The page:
Home IT management How NextGen EMR Breach Is A Wake-Up Call For Healthcare CIOs

How NextGen EMR Breach Is A Wake-Up Call For Healthcare CIOs

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How NextGen EMR Breach Is A Wake-Up Call For Healthcare CIOs

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NextGen Healthcare, one of the major Electronic Medical Record (EMR) providers confirmed on April 28, 2023 that a data breach impacted over a million patients, including roughly 4,000 residents of Maine. The company disclosed that unauthorized individuals accessed personal patient information such as names, birth dates, addresses, and Social Security numbers.

Healthcare vendor breaches are becoming an inevitable risk rather than a mere possibility. The question is no longer ‘if’ such a breach will occur but ‘when.’

Thus, CIOs, CDOs, and even CEOs must understand and prepare for these cybersecurity threats, ensuring an appropriate and effective response when a breach does occur. Healthcare leaders must prioritize these four areas for immediate action.

Regular Vulnerability Assessments and Penetration Testing:

Organizations must conduct regular vulnerability assessments and penetration testing to identify potential weaknesses in the system.

A penetration test is a fire drill for the organization’s computer systems. It’s a simulated cyberattack that identifies weak spots such as technical issues, setup mistakes, vulnerabilities, or system design flaws. A penetration tester will attempt to exploit weaknesses to gain access, modify functionality, and corrupt the business logic of the target system without creating additional risk to the organization.

Vulnerability assessments are health check-ups for an organization’s systems. They help the organization understand and respond to potential threats. Leaders must know where their systems might be weak. This could be in the network infrastructure, database systems, and applications. Remember, people make mistakes and write software, so your software will inevitably have bugs that could potentially put your organization’s safety at risk.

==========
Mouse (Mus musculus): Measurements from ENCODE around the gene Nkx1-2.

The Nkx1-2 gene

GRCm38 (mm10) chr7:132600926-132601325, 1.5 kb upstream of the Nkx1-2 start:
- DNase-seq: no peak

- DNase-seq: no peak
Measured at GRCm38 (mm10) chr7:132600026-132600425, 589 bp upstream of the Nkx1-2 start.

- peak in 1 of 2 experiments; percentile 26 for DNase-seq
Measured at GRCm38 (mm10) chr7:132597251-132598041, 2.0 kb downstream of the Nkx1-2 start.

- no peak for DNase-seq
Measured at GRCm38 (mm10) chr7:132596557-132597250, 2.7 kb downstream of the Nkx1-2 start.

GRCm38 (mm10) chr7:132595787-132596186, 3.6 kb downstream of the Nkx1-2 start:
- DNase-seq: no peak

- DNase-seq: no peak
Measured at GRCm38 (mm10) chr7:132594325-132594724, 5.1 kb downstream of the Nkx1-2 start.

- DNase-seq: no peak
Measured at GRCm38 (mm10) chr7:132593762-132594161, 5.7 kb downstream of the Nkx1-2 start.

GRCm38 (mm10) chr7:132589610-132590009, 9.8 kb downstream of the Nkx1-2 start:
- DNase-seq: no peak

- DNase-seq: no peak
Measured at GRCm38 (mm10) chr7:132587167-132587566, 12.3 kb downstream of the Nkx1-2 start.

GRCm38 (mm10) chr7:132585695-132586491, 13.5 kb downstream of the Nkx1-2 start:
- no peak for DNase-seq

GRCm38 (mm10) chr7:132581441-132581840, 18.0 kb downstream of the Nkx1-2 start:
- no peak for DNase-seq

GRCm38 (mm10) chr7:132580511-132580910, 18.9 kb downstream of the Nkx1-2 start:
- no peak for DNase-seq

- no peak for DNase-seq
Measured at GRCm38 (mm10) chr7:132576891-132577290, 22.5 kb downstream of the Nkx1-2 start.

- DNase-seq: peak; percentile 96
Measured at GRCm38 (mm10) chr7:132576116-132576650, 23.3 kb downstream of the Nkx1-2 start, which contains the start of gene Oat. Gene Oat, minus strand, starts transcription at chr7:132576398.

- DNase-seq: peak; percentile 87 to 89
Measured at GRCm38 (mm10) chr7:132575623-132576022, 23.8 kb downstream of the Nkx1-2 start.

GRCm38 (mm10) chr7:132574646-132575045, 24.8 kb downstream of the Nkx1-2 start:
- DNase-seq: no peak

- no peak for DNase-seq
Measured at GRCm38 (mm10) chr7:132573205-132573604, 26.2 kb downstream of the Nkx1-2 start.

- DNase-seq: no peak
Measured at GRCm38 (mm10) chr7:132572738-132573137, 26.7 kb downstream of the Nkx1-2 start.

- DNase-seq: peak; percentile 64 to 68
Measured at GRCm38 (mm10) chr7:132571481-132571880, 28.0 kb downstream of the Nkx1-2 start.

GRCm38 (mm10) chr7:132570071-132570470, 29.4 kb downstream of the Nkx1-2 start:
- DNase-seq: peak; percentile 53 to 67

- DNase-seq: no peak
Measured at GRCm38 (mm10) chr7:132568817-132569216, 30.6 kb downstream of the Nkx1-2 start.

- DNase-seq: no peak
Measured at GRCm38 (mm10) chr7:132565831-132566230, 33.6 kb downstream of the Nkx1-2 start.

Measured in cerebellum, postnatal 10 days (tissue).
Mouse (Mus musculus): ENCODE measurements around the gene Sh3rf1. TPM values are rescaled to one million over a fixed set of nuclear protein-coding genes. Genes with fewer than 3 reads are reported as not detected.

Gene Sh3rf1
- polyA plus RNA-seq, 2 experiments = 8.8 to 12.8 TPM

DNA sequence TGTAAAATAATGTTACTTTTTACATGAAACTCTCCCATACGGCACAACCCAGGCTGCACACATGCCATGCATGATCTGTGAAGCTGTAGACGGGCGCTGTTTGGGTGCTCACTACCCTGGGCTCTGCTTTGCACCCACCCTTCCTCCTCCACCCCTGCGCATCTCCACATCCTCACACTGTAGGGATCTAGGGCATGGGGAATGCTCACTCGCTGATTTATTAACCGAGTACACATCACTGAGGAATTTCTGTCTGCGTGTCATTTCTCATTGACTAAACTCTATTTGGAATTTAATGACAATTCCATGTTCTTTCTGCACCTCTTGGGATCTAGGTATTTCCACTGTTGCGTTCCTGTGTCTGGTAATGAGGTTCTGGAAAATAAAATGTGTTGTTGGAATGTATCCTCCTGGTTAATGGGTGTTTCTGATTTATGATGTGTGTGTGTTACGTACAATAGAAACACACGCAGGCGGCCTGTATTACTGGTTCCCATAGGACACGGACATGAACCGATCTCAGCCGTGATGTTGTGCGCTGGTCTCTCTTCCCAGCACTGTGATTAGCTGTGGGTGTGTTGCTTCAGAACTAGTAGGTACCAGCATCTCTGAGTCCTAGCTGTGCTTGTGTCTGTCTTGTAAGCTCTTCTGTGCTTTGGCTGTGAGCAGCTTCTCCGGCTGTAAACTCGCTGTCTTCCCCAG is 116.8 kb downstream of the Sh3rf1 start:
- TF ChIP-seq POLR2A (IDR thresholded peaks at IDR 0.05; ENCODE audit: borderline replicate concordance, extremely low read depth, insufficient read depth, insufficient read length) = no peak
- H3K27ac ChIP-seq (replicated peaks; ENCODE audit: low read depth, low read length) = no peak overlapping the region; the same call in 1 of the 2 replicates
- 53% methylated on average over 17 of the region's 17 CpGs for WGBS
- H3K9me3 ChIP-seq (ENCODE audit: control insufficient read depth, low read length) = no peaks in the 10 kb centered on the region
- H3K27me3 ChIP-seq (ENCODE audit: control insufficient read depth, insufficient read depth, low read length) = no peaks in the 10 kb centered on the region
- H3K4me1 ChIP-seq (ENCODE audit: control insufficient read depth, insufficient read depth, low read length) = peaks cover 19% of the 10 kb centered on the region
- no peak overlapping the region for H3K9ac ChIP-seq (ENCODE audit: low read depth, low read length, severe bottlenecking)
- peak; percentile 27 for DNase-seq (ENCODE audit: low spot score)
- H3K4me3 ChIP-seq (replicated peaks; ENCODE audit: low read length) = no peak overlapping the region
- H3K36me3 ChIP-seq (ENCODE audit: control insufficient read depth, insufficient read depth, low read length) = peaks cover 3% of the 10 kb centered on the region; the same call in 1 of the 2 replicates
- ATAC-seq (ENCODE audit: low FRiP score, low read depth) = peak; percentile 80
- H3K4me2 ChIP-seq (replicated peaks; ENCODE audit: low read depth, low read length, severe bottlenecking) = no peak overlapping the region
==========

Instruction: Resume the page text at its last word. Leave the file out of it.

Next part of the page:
Educating Staff:

Employees are often the weakest link in the cybersecurity chain. It’s essential to provide regular cybersecurity training to all staff members. This training should include recognizing phishing attempts, proper password management, and understanding the importance of regular software updates. The commitment to security education should match the importance of frequent hand washing by clinicians.

Understand Your Partners:

Even when healthcare organizations are not directly responsible, business associates with whom they partner can cause data breaches.

A glance at the Office for Civil Rights website reveals a concerning trend: seven out of the ten largest breaches, ranked by the number of individuals affected, are attributed to business associates.

In an interview with Drex Deford, Executive Healthcare Strategist at Crowdstrike and a former CIO at various health systems, he said, “Health systems continue to out-source, co-source, partner, and use SaaS at an accelerated rate. That means there’s more data in the hand of those partners. Health systems trust those partners (third parties) to secure all the data. And when a partner builds a great (for example) SaaS product, and hundreds of health systems sign up for it, that creates a very attractive “center of gravity” for adversaries. All that data, from lots of health systems, in one place.”

In an environment where healthcare organizations utilize hundreds of software applications and engage with numerous vendors within their ecosystem, this area is a significant risk factor requiring close attention.

Incident Response Planning:

Breaches will occur with the best preventive measures. A breach is defined as unauthorized usage or exposure, except when the involved organization, whether a healthcare provider or business associate, can prove that the risk of jeopardizing protected health information is minimal.

Having an incident response plan in place is essential. In an email interview with David Finn, Vice President at CHIME (Association for Healthcare CIOs), he said, “One of the biggest problems we see is when organizations get it wrong out of the gate – – inaccurate information will only make matters worse for patients and employees and only adds to the appearance that you may not be doing things correctly. We’ve all seen the organization that says 20,000 records were breached, and a week later, it’s 50,000, and then when the investigation is done, you’re at 100,000”.

Your incident response plan must include steps to identify and contain the breach, eradicate the threat, recover from the incident, and communicate appropriately with patients, staff, and regulators.

In conclusion, the recent NextGen EMR breach should resonate as a stark warning for all healthcare CIOs, CDOs, and CEOs. As we transition into the digital healthcare era, implementing robust cybersecurity strategies is non-negotiable. These strategies are instrumental in protecting patient safety and upholding trust. Healthcare organizations must strengthen their cybersecurity defenses, ensuring their preparedness and resilience in the face of potential future breaches.

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